An Inbetweener, a detective from Brooklyn, an esteemed TV actor and the former queen of the I’m A Celeb castle all walk into a theatre.
But there’s no punchline – instead we get a critically-acclaimed supernatural thriller that will spook audiences over the Christmas period.
London’s Gielgud Theatre is home to a second run of Danny Robins’ 2:22 A Ghost Story, and it stars James Buckley (best known as Jay from The Inbetweeners), Stephanie Beatriz (Brooklyn Nine-Nine’s Rosa Diaz), Giovanna Fletcher (podcaster and best-selling author) and Elliot Cowan (from the likes of Cilla and Apple TV+’s Foundation).
This unlikely, yet fiercely talented ensemble all cite the same reason for wanting to jump on stage and perform it – the writing.
"It’s a page turner," Cowan explained about the play.
"I went through it twice in about two hours in preparation… and by then I was hooked. I knew I wanted to do it.
It’s a view echoed by Fletcher, who told Sky News: "I just read it, and was like, ‘I need to do it’."
Beatriz, who has had a busy year, after appearing in In The Heights, voicing a new Disney character in Encanto and waving goodbye to Brooklyn Nine-Nine, also heaps praise on the story, telling Sky News: "It’s beautiful, it’s funny – it’s like something I’ve never done before.
"I scared the s*** out of myself reading it… it’s a f****** good script."
The story in question sees Jenny and Sam (Fletcher and Cowan) move into a new house – but at exactly 2:22 every night, Jenny hears unusual noises. Determined to prove its a natural occurrence, Sam invites friends Lauren and her boyfriend Ben (Beatriz and Buckley) to stay up with them until 2:22 to see what happens.
Beatriz and Buckley come from massively popular shows – and they hope fans will enjoy their new roles
It’s been eight years since we last saw Buckley’s Jay in The Inbetweeners (and no, there’s no more planned), but the character is still loved well into the 2020s, thanks to streaming services and the show’s enduring popularity.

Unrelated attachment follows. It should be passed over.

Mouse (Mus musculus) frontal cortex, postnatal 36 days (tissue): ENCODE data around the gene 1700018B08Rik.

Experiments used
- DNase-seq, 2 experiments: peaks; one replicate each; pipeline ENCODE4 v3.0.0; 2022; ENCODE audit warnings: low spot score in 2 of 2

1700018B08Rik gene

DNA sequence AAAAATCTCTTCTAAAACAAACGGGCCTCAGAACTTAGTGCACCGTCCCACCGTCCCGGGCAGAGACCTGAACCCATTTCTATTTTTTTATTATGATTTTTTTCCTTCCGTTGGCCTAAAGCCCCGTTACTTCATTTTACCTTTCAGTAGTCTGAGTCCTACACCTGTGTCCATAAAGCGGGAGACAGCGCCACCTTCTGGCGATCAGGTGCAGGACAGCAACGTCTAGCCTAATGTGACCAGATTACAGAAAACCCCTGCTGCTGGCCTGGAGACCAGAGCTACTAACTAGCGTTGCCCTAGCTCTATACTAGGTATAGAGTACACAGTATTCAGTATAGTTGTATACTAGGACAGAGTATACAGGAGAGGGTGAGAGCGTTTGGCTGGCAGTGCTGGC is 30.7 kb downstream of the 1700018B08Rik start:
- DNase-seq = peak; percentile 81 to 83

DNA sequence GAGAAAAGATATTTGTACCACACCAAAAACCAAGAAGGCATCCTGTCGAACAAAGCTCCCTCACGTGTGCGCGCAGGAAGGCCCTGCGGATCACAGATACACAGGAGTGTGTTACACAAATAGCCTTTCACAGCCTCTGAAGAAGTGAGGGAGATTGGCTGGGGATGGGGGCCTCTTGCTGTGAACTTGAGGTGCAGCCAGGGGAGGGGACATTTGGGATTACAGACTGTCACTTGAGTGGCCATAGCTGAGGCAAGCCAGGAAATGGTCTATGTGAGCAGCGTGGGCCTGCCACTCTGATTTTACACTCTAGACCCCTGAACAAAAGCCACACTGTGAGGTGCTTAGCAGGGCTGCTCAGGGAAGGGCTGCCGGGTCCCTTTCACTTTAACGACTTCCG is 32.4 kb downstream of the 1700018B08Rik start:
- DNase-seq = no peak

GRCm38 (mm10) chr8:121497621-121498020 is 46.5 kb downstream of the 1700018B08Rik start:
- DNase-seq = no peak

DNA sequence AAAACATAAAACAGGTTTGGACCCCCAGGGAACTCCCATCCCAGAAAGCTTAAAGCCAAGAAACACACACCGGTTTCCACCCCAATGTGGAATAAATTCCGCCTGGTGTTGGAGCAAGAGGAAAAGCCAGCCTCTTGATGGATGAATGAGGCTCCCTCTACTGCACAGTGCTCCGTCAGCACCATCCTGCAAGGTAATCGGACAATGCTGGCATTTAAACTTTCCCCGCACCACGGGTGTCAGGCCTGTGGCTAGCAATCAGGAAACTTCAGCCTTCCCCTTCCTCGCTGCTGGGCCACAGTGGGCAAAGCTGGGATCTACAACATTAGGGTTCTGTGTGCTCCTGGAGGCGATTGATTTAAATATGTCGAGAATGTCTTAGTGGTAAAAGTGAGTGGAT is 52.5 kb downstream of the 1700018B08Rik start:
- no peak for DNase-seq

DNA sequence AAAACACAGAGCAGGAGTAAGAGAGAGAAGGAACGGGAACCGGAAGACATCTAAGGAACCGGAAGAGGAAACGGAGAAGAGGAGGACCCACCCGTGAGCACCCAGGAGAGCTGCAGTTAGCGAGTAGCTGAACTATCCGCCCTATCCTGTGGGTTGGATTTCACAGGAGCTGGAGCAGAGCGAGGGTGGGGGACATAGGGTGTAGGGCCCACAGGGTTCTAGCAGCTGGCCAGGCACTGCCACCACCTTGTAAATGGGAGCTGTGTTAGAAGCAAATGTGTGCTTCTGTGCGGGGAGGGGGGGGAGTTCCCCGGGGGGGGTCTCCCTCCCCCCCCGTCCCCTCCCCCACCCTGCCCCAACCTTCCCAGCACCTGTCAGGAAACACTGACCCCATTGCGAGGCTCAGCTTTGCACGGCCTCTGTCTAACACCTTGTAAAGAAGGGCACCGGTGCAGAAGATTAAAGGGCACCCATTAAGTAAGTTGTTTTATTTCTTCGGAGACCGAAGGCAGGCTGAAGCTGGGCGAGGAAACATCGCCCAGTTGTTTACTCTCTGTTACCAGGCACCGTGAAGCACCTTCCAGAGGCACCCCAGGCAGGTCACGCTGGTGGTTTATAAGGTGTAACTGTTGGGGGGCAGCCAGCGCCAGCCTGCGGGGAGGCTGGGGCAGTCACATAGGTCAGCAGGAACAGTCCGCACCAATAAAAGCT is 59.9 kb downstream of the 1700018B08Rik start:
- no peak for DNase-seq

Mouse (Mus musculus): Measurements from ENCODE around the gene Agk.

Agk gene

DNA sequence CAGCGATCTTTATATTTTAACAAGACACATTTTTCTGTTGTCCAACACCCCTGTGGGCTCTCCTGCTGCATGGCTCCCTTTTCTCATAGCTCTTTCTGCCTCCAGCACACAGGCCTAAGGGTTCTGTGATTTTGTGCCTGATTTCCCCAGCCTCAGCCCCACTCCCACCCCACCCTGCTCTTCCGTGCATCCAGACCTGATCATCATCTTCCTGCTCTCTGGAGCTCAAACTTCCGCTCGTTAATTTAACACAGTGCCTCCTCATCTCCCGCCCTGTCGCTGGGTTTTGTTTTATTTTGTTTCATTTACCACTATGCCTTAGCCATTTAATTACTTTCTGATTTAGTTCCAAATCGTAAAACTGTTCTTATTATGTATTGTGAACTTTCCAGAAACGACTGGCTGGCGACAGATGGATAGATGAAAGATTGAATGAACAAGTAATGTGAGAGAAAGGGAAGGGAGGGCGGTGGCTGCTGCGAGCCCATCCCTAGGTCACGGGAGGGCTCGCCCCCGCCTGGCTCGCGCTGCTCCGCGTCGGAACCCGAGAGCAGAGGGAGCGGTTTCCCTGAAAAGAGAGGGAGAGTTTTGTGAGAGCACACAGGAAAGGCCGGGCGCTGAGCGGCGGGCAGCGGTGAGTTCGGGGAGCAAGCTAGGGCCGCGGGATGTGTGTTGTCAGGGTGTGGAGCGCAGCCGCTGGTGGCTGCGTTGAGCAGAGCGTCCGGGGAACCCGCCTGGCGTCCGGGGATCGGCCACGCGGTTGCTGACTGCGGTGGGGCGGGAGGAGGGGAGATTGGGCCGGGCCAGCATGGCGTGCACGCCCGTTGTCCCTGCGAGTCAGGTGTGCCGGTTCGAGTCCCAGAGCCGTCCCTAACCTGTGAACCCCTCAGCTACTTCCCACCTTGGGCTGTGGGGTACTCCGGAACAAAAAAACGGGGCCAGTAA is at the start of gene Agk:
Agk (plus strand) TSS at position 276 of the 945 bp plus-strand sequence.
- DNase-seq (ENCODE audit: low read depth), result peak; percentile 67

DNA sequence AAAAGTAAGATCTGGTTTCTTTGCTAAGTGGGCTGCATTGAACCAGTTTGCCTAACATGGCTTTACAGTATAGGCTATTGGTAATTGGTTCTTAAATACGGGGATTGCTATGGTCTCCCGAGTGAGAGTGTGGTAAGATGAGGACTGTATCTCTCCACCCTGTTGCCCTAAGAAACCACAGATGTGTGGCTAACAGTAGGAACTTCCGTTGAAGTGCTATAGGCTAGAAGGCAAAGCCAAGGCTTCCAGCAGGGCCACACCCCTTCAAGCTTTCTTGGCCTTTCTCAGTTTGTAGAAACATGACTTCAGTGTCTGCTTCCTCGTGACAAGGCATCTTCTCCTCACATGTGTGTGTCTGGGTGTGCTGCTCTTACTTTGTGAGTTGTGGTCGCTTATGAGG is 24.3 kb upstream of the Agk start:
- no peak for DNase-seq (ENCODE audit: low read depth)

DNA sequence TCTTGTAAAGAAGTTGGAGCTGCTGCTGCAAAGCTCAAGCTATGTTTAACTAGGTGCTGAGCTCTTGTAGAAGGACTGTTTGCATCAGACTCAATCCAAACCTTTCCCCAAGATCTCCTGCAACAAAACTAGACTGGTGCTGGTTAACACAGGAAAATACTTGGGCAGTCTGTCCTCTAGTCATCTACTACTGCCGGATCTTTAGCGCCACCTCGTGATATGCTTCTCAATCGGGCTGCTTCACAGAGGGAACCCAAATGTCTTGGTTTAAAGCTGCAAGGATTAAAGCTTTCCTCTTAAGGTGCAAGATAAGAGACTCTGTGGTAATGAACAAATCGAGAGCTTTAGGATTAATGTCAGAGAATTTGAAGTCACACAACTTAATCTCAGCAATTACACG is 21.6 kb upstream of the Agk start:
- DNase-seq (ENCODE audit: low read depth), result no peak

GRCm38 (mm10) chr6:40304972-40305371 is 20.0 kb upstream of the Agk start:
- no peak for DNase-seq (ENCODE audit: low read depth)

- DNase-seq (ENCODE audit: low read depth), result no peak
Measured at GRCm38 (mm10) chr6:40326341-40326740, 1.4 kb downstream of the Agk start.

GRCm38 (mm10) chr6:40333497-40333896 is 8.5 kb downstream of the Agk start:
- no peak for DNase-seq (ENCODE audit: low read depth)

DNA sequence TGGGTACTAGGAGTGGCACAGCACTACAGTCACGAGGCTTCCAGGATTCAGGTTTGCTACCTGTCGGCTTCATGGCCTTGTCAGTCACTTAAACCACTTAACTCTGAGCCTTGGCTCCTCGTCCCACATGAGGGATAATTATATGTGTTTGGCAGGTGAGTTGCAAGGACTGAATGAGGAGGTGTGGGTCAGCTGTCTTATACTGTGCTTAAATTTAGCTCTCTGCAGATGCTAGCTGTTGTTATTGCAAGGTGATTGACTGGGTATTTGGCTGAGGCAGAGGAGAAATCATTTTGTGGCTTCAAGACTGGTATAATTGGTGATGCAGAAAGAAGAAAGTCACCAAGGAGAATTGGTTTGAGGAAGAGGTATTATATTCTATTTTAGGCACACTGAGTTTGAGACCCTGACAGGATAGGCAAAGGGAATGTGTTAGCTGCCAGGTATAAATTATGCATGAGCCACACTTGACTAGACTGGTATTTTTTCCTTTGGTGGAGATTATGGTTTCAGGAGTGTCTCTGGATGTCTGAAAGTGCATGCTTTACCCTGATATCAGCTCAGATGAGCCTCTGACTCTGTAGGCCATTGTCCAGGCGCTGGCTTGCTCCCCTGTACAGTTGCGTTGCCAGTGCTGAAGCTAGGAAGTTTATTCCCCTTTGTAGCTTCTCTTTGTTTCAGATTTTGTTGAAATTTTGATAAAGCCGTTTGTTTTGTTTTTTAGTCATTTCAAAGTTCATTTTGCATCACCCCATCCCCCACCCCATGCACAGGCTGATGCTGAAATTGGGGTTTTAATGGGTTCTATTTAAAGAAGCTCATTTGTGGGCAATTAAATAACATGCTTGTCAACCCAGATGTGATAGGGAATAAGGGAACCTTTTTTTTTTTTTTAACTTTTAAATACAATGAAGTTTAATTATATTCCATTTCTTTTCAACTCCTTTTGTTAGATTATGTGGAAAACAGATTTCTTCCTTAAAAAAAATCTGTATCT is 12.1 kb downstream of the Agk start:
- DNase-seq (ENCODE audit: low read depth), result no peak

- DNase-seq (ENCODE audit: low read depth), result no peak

Meanwhile, Beatriz stepped away as the gruff-voiced-no-nonsense detective Rosa Diaz earlier this year, when Brooklyn Nine-Nine was brought to an end – a show that has won critical acclaim for years.
Beatriz explains: "The thing about loving a show is that if you really love a show, you usually consume all the seasons that you can of it and so after a while, you’ve known a character for years.
"And so sometimes it can be quite jarring to meet the actor who plays that character in real life, and they’re not really like the character that you built up in your brain.
"I think in that way, I’m excited for people that know our collective work from other places to come and see us in this play because I think that the characters we are playing in this are vastly different from what audiences might know us from."
For Buckley, he doesn’t think his new stage role will change how fans see him, saying that "I always think that people are up for anything", but does understand The Inbetweeners’ appeal.
"The character of Jay… is super popular which is absolutely amazing and people really enjoyed when I did that, I enjoyed doing it as well… if people see me as that character, I don’t really have a massive problem with it", he said.
‘It’s so good to be back’ on stage
It’s hard to talk about theatre and not mention COVID, but as the industry hurtles towards its busiest period amid a renewed threat of restrictions, the cast explain that it is just so good to be back out (safely) performing.
Cowan said: "The last time I was on stage two years ago… I didn’t know at the time that would be my last time for a while. It’s so good to be back."
"It’s made audiences more responsive," Fletcher adds, saying: "I think everyone’s just so invested in the fact that they’re at the theatre… the reaction is bigger than ever."
Cowan also says that while masks (which are now legally required to be worn in theatres) are a "hot bother", its the trade off required to keep shows on stages.
"It’s not a judgment either way… this is going to close if people are laissez-faire about it."
Buckley says it is a "relief" for audiences who are able to come and enjoy the show – calling it "just what the doctor ordered".
"That all adds to the whole experience and if you come and see the show, you will enjoy it, you will have fun – and at the moment, we’re allowed to do that again. So hopefully it will continue."
2:22 A Ghost Story runs at London’s Gielgud Theatre until 12 February.